Featured news from Opinion
to: Juana Telese
We celebrate nine years since the Colombia-US Free Trade Agreement. We can say that we are celebrating the progress in bilateral relations in these years in trade and investment, but I think it is much more than that because the best is yet to come, as we discussed this week in a discussion organized by AmCham Colombia.
In these nine years, a lot has happened since the slowdown in global trade, trade confrontations between the United States, China and the European Union, trends toward global protectionism, and more recently, the pandemic. Fortunately, figures earlier this year show that global trade has recovered from the epidemic slowdown and is back to 2018 levels.
This improvement is good news because it is a combination of trade hindered by the epidemic and growing global demand, particularly from the United States, on the topic at hand, which is rapidly recovering from the effects of the epidemic and regaining its global leadership. growth. The growth outlook is also good, with positive impacts on Colombia’s terms of trade and demand for Colombian products and services.
Now more than ever, our key trading partner’s good growth prospects oblige us to strategically prioritize the products we can offer from the public and private sectors in order to take full advantage of the commercial door opened for us by the FTA 9 years ago. . Today the United States is the buyer of 30% of our non-conventional exports (without fuel), the provider of 30% of the country’s foreign direct investment, and, in a parallel case, the country of origin for 52% of the remittances. That Colombians are abroad.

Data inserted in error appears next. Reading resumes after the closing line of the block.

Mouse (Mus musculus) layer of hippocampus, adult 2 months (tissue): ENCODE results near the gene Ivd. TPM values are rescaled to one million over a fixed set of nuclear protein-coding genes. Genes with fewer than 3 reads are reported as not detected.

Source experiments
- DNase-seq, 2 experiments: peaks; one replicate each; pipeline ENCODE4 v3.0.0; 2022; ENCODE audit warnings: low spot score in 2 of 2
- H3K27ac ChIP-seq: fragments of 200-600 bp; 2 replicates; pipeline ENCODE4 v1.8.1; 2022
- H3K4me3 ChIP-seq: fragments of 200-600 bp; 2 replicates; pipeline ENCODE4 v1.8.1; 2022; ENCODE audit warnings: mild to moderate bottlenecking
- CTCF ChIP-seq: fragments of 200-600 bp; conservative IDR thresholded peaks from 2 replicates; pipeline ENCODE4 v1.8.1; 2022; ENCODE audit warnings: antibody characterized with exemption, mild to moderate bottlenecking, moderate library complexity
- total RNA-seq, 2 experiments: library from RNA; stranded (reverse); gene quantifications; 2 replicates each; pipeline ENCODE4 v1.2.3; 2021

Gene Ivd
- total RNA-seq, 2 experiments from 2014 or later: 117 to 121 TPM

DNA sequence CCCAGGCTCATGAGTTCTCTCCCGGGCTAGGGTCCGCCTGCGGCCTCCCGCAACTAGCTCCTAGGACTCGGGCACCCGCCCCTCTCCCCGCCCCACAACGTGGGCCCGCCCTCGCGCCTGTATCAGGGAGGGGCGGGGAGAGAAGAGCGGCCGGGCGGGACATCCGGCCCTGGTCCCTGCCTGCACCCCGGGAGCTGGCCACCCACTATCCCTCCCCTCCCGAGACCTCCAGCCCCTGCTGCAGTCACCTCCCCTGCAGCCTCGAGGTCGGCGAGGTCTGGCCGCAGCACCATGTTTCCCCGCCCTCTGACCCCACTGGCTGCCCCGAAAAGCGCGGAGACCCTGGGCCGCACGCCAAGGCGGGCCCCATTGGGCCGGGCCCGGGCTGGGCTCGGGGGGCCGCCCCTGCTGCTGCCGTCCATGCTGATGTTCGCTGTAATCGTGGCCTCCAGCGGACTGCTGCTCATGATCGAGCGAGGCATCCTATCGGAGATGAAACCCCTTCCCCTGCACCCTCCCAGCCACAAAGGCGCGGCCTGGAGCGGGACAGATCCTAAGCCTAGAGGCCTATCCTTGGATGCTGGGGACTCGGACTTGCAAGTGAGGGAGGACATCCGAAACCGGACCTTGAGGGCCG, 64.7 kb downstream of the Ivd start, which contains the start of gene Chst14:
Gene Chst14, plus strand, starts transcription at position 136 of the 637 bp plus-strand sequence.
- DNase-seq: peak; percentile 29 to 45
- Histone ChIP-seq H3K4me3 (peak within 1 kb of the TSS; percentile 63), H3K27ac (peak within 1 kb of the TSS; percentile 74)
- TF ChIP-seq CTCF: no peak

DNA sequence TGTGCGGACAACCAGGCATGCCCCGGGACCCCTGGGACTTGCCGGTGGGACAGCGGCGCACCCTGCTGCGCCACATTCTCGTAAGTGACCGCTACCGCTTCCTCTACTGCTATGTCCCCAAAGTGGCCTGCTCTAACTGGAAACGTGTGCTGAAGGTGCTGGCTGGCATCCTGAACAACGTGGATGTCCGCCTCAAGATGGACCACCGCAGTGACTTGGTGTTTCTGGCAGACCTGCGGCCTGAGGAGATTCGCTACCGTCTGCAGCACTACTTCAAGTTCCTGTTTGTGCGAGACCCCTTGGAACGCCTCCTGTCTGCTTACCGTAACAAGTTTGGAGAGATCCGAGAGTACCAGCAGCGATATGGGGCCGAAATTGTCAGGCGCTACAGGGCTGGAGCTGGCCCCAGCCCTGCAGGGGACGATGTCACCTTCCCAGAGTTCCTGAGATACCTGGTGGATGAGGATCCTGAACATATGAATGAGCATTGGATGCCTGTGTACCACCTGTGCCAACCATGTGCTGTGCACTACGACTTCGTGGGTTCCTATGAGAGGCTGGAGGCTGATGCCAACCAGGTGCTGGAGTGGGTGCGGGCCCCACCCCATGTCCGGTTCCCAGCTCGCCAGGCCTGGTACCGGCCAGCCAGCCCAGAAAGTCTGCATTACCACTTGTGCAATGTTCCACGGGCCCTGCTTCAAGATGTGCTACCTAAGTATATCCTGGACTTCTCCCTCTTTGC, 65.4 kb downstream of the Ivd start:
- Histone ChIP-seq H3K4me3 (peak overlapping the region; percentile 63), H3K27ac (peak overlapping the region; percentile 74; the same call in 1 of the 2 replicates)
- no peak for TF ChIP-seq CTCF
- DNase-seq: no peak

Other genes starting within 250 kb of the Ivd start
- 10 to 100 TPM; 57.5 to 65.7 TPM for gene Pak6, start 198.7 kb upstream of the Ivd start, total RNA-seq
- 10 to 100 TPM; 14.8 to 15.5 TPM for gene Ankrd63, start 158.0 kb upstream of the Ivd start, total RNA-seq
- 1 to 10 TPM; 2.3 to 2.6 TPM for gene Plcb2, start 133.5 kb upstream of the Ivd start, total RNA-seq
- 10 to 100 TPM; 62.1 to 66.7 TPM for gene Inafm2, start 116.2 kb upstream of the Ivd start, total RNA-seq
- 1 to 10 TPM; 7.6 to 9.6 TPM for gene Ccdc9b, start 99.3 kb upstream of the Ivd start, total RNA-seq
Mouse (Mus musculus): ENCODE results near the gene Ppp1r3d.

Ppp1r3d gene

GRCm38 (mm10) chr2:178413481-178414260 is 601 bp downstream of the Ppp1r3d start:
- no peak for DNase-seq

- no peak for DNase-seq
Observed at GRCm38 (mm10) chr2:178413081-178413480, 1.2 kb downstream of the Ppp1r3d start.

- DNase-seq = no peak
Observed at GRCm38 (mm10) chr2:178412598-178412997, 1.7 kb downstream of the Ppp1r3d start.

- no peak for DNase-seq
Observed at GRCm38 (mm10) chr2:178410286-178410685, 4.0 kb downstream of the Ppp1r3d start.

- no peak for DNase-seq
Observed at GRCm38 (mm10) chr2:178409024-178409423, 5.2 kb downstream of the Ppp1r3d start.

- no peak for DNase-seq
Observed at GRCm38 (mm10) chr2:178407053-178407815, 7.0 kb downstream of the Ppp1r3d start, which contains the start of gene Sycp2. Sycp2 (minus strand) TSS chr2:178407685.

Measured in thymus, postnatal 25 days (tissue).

Non-traditional exports to the United States have grown in these nine years as has foreign direct investment. New products have been found in the markets, especially agricultural and agro-industrial products, but more can still be done. It is imperative to understand the US consumer whose consumption resumes after the pandemic and the investment projects that will be on their way to strengthening and deepening the country’s exportable offer. Global value chains are changing with the spread of the epidemic and regional value chains gaining participation, and Colombian products must find space in this new order. The best of this bilateral relationship is yet to come.